By Camilo Smith
By Craig Malisow
By Jeff Balke
By Angelica Leicht
By Jeff Balke
By Sean Pendergast
By Sean Pendergast
By Jeff Balke
As vague as the number of homeless people is, the word itself is even more nebulous. The majority of homeless folks are not on the street but in shelters or transitional housing. According to the Coalition for the Homeless of Houston and Harris County, 55 percent of all area emergency shelter occupants are women and children -- and 55 percent of the shelter population is employed.
Yet the typical image associated with the word "homeless" is that of someone living -- often by choice -- on the street. While a minority, they pose the biggest problems, according to the U.S. Department of Housing and Urban Development.
Nationally, they account for only 10 percent of the homeless population but receive more than half the funding. Many are mentally ill, physically disabled, drug-addicted, ex-cons or some combination thereof. Their health care consists of ER visits and their sources of income vary from panhandling to disability checks to prostitution to selling plasma.
They're the target of Houston's new civility ordinance and the scourge of downtown business owners and residents. Some deliberately choose the lifestyle. They like the freedom. Others lose a job and wind up on the street long enough to lose hope, and once that's gone, the street's got them.
The homeless coalition is seeking $185,000 to have a new survey done next year. They're also scrambling for next year's supply of HUD grants.
The collection of 188 social service agencies that form the Houston coalition is vying for the same city, county and federal funds. They won $15.6 million in HUD funds last year, competing against 4,000 applicants nationwide. HUD awarded a record $950 million to homeless agencies in 2002 and plans to award another record total this year, according to spokesman Brian Sullivan.
The coalition is spending most of June and July reviewing 53 grant applications. The ones with the best chances of receiving funding align with HUD's new antidote for homelessness: a ten-year goal to eliminate the problem through permanent housing rather than emergency or transitional shelters. So HUD wants social service agencies to get them into permanent residences, most often SROs -- single-room occupancy units -- where they can be shuttled to treatment programs and job skills training. Heeding HUD's call, the coalition has implemented a computerized Homeless Management Information System (HMIS) that tracks individuals accessing charitable organizations, so the agencies can tell how long they've been on the streets and how best to help them.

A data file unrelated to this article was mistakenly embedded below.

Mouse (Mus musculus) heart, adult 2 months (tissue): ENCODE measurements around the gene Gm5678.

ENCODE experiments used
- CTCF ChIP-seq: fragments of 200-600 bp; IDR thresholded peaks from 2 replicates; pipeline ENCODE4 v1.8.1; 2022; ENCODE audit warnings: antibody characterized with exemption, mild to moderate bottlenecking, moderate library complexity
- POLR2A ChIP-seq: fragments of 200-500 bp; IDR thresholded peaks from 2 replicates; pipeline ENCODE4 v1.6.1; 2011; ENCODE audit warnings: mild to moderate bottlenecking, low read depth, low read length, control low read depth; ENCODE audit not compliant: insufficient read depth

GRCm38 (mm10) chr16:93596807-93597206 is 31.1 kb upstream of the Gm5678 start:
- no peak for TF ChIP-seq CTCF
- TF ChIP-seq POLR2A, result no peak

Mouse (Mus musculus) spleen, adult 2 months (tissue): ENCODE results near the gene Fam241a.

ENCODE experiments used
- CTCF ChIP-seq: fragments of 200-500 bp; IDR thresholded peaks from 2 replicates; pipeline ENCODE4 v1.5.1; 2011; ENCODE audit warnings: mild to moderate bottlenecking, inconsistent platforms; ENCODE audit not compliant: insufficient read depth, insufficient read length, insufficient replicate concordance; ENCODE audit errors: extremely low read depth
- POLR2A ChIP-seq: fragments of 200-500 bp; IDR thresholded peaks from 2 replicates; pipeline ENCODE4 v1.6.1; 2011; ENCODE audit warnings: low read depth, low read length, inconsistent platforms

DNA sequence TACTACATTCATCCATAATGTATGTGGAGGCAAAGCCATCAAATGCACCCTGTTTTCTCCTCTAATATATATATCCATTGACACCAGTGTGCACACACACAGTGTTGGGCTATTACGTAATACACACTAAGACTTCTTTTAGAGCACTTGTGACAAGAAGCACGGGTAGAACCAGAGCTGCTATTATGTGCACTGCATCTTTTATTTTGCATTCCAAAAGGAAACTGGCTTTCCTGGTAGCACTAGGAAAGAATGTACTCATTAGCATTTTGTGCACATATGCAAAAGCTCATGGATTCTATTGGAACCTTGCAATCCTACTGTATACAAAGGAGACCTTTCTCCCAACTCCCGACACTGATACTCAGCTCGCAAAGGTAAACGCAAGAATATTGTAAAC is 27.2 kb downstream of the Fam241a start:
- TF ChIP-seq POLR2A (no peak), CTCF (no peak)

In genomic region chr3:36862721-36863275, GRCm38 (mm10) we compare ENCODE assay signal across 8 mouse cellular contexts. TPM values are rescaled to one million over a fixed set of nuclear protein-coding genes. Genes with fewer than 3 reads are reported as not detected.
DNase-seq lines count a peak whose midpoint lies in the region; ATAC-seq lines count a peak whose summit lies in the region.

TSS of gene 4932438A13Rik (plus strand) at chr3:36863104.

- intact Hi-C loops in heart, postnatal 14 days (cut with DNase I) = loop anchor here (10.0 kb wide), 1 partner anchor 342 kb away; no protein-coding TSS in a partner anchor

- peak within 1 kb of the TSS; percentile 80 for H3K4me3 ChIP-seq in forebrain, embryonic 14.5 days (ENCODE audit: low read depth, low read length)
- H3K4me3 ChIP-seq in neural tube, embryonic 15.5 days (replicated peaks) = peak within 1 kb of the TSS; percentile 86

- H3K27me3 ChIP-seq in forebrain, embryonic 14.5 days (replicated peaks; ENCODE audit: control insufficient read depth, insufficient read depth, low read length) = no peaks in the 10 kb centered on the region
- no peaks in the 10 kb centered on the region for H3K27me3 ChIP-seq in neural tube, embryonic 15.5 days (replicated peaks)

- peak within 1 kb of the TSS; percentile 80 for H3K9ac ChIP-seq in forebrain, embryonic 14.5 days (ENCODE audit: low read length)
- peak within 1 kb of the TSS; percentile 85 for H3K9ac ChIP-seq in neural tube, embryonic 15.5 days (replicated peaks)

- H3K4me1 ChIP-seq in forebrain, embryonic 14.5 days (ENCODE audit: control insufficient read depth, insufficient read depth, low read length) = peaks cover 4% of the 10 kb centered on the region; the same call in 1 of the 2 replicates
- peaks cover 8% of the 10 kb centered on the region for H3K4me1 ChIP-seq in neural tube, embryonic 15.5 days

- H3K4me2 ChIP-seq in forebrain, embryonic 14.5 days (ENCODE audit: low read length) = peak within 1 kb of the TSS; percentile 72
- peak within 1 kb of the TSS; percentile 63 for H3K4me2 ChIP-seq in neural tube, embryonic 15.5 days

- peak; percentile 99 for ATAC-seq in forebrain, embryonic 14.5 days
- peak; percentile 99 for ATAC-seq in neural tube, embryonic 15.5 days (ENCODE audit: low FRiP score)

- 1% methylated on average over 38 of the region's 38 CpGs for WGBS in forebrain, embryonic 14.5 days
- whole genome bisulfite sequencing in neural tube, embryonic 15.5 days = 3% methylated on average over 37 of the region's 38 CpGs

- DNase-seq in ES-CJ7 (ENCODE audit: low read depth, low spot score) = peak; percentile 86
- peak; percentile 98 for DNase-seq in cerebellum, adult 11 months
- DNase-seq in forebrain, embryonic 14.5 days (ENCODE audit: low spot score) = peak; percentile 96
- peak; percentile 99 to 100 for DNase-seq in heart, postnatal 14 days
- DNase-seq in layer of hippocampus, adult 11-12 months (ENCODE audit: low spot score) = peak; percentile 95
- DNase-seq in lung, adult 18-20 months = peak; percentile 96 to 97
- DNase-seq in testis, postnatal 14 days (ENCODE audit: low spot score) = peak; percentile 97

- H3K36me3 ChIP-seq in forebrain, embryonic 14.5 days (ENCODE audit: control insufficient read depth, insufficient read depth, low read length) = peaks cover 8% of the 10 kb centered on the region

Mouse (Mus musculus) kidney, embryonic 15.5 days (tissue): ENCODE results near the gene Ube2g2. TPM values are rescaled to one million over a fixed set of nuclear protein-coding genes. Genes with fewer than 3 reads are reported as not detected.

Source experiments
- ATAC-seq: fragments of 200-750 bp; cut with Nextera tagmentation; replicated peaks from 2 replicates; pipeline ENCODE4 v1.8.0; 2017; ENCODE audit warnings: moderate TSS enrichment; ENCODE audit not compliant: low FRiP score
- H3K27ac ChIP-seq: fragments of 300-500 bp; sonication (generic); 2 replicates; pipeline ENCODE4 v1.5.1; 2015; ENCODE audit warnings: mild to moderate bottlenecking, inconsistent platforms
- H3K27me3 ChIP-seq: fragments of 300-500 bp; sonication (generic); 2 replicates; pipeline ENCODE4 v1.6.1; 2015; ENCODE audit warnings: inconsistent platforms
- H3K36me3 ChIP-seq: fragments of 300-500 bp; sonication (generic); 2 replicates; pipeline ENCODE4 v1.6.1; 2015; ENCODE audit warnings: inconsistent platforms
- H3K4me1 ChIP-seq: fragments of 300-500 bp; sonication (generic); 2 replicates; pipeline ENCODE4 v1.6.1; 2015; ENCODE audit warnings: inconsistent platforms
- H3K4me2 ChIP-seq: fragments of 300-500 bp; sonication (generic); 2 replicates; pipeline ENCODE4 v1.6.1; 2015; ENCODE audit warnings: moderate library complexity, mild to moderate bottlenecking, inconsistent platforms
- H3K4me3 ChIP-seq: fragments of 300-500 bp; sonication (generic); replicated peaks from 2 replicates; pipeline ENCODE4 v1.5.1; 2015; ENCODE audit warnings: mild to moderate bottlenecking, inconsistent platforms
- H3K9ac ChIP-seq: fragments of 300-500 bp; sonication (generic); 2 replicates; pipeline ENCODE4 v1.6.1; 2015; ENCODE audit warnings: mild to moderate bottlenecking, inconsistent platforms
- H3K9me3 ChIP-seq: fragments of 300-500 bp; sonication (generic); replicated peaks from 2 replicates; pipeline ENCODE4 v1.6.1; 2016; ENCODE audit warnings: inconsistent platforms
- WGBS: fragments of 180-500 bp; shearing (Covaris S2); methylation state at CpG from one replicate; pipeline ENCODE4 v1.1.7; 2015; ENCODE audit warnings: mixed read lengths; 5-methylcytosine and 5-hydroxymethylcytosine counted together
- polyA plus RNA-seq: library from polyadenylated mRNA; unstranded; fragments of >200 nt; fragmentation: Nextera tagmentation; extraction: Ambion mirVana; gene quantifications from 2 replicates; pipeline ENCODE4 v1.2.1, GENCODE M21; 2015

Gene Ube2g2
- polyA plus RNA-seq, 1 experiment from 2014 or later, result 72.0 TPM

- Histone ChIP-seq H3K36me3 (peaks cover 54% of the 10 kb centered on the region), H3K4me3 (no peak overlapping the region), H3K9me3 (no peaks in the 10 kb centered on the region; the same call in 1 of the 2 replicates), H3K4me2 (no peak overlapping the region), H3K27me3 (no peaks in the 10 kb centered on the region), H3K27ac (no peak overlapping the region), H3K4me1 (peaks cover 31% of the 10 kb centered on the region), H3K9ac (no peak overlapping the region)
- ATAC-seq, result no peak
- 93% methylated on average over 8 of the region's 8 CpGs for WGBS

David Mandell, the new coalition president, says Houston's agencies serve as a "national model" of collaboration, "but the key is, there's no room at the inn." Houston's dearth of affordable housing and emergency beds means that even the poor who want help can't always get it.
Those on the street find their own way to live, whether in a tent deep in the woods outside the Loop, or on a bus-stop bench downtown. Each offers distinct advantages: Some prefer the relative tranquillity beyond the Loop, where it's easier to hide. But some like the hustle of downtown, well within reach of shelters, with a pedestrian population beneficial for panhandling.
Years ago, downtown offered the kind of quiet that is now found only outside its borders. With an abundance of vacant buildings, it was a haven for the homeless. They gathered freely in large camps under overpasses and squatted in dilapidated warehouses and hotels. With a high homeless population and low land values, downtown drew shelters and other social service agencies, spawning a homeless corridor from Ruiz to La Branch in lower Midtown. Everyone else pretty much left the homeless alone.
But in the last seven years, the face of downtown has changed, with high-priced condos and swank bistros replacing a veritable shantytown. In that time, the coalition collected $122 million from HUD to help the homeless. While the once ubiquitous camps have disappeared, most of the homeless remain. Some moved into Midtown; others just found better places to hide.
Turning onto Main Street, police officer C.T. Reed rolls down the squad car window and yells, "Dong!"
Hearing his name, the bone-thin Asian man with the gray goatee picks up his blue cardboard box and springs to his feet. He's wearing green-checked wool pants, a dirty white T-shirt and white sneakers, his bushy gray hair defying gravity at a variety of angles. Like those of many men who spend too much time on the street, Dong's fingernails are like talons ringed with dirt. He looks so frail that a mosquito might knock him down, but he rounds the corner with surprising agility.
"He's easy to deal with," says Reed's partner, Ron Sessum.
Dong is a regular at the corner of Main and Rusk, along with Overcoat, a ghoulish specter in his eponymous black jacket, and Farina, an elderly Cuban native who hides his beer in a Greensheet rack. In the idiom of the squad car, Dong is known as Squattie, a name pertaining to the old man's peculiar habit of squatting extremely close to the sidewalk and shimmying his legs like a cricket.
Dong's insect impression is an affront to the city's civility ordinance, introduced last year, which forbids sitting or lying down on a public sidewalk from 7 a.m. to 11 p.m. Perhaps Dong has found a creative loophole and is taunting the law by neither fully sitting nor lying, but Reed and Sessum doubt it. Yet Dong is relatively safe. All he needs to do is round the corner and resume his squatting until the officers roll through again.